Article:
A reconfigurable antenna has the additional advantage of freedom of degree and multifunctionalities. Reconfigurable radiation pattern antennas are free to radiate in any desired direction, which is further made easy by metasurfaces and metamaterials [14][15]. The knowledge to perform pattern reconfiguration in metamaterial is also obtained by using various programable algorithms by using FPGA [16]. The broadband and low-profile antenna loaded with mushroom-type metamaterial in [17] provides five states of reconfiguration.
The compact and geometrically simple antenna loaded with metamaterial reported in [18] offers pattern reconfiguration. The metamaterial contains two p-i-n diodes to provide four different radiation patterns. Besides rigid materials, the pattern-reconfigurable antennas are also based on flexible substrate materials with compact size and simple geometry [19]. Metamaterial loaded on the ground plane of the antenna and connected with a radiator by a via port is commonly used to provide pattern reconfiguration [20]. An interesting work is reported in [21], where the antenna is connected with a metamaterial structure placed on the ground plane to provide pattern reconfiguration. The antenna has a compact size and simple geometry offering narrow- as well as broadband.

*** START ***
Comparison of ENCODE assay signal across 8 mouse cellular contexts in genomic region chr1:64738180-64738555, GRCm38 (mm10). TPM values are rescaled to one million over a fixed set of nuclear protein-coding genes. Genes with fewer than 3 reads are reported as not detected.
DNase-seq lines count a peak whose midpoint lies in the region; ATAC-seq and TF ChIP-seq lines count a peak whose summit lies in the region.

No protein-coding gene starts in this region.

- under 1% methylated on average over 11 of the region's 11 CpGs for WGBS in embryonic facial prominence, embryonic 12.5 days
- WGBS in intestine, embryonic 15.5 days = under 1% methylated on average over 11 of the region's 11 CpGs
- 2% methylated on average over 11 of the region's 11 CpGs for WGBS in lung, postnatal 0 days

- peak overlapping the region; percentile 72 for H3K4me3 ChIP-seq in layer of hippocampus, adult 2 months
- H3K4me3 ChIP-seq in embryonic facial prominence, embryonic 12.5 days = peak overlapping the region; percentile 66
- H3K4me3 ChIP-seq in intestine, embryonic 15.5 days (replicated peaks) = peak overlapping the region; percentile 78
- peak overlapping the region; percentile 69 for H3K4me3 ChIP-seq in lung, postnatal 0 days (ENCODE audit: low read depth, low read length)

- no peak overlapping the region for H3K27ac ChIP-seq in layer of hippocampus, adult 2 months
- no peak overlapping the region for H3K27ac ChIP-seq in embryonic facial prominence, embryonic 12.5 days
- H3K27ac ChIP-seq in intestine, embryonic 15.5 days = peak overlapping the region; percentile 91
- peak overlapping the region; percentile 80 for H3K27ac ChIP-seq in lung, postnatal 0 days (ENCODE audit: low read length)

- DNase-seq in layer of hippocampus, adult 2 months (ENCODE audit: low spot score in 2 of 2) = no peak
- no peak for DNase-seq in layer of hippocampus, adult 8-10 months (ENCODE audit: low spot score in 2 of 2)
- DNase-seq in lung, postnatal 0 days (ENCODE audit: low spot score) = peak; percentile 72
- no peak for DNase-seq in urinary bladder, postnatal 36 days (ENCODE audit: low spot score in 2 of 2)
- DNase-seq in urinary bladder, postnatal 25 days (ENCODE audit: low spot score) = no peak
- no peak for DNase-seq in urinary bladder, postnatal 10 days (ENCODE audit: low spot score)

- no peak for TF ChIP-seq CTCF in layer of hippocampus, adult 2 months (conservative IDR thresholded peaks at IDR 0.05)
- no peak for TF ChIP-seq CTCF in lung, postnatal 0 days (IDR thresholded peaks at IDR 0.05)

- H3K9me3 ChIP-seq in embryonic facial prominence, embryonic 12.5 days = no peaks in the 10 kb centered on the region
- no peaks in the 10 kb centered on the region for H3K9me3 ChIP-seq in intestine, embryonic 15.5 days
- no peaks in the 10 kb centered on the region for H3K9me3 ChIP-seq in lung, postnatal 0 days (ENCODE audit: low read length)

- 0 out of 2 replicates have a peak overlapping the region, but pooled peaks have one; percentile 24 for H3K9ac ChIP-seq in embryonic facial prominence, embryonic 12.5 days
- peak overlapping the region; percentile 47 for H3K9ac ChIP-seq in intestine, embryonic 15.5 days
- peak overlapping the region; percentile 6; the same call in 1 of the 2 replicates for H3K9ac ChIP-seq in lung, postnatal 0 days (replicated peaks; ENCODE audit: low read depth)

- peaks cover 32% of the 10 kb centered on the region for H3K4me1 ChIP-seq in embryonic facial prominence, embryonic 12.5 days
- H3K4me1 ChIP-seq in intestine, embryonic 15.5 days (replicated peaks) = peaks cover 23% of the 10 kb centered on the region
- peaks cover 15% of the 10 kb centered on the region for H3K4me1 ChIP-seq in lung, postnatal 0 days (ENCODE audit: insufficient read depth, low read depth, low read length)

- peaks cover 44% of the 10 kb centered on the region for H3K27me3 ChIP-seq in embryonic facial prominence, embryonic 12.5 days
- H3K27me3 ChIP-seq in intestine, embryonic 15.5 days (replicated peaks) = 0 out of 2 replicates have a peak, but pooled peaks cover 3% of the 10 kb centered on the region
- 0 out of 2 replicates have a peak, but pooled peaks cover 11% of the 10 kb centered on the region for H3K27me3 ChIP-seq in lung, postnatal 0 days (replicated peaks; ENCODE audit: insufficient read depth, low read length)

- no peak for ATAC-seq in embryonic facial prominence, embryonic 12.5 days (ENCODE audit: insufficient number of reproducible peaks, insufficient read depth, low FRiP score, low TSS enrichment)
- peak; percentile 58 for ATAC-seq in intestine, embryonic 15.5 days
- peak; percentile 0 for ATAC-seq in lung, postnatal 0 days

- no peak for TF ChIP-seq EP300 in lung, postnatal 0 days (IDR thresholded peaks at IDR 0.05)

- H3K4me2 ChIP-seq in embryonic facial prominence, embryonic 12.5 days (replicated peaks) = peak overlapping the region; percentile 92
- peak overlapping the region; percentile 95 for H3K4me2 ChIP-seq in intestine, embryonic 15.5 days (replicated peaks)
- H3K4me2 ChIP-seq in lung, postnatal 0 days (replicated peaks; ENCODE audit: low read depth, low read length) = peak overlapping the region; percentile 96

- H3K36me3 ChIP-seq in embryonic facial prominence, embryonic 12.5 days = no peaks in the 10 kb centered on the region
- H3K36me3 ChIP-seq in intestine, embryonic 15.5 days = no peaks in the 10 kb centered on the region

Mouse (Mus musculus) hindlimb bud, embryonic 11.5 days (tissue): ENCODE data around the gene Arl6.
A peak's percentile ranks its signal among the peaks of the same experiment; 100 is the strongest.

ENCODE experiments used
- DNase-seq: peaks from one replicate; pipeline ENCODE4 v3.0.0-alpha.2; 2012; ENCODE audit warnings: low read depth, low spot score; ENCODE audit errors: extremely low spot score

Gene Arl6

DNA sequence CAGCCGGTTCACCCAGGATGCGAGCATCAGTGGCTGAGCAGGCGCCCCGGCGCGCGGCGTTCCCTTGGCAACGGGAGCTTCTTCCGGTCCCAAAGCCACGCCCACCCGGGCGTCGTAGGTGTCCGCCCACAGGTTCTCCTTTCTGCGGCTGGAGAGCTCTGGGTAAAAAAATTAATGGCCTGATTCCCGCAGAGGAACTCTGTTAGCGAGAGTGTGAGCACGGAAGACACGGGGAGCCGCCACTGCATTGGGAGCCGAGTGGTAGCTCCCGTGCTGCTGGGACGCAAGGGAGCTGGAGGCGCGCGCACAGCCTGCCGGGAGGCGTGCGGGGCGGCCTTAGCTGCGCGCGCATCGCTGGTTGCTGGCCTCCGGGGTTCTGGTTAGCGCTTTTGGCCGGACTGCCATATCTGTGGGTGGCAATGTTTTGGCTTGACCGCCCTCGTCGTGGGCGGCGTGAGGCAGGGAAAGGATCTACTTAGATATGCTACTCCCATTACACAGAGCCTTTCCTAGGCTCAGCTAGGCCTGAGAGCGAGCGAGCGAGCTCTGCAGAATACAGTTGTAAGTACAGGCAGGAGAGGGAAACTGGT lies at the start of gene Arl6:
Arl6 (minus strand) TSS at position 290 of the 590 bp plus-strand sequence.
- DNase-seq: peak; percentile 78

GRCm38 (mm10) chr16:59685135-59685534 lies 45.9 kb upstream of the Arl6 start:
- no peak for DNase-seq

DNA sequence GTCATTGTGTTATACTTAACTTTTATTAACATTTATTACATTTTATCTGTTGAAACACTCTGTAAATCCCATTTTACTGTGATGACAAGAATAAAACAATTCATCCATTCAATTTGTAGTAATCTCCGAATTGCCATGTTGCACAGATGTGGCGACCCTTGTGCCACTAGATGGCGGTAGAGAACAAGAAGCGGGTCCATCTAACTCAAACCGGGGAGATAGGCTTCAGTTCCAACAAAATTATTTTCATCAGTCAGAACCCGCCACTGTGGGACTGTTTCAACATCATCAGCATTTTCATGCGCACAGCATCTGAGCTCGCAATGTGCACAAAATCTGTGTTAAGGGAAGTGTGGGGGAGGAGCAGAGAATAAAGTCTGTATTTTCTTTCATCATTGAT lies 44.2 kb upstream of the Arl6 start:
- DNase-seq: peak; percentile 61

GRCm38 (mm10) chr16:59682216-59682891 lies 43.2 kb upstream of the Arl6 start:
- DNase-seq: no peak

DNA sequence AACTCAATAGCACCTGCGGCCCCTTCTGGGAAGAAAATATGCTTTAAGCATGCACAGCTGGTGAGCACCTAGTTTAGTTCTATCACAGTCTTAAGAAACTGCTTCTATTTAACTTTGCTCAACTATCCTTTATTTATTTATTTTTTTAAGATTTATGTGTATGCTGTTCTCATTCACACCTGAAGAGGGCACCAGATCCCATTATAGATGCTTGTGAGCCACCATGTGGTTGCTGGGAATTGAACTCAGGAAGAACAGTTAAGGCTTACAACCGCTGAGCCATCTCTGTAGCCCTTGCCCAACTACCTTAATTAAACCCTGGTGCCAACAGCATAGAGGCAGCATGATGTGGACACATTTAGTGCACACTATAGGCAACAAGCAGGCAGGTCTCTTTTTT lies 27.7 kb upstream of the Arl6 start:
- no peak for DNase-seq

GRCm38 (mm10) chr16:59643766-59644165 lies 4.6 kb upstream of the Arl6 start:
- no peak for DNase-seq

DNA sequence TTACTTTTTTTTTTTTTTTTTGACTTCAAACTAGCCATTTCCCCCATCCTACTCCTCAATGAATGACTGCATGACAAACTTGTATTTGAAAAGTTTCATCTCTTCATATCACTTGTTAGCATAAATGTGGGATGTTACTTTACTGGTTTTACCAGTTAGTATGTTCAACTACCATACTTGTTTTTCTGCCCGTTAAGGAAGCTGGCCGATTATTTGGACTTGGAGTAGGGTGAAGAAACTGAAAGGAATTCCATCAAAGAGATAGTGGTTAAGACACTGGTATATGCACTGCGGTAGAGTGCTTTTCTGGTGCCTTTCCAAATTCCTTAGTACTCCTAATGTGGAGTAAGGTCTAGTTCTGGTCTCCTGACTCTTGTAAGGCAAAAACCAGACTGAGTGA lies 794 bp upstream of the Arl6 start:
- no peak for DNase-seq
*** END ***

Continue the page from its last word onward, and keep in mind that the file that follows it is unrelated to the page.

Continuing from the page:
3. Antenna Frequency Reconfigrability

As for pattern reconfiguration, the antennas became operational for frequency reconfiguration by adopting aforementioned techniques. Frequency reconfiguration is also obtained by the traditional method of inserting p-i-n diodes, but in current 5G and future 6G communication systems, the metasurfaces should be loaded onto antenna in order to achieve the frequency reconfiguration [22]. One of the key advantages of this approach is protecting the antenna or communicating devices from heat. The diode inserted in the antenna to perform reconfiguration heats up, which damages the device. Moreover, the size of the antenna is reduced, cost is reduced, and structural complexity is also reduced by loading metamaterials instead of using other techniques [23][24][25].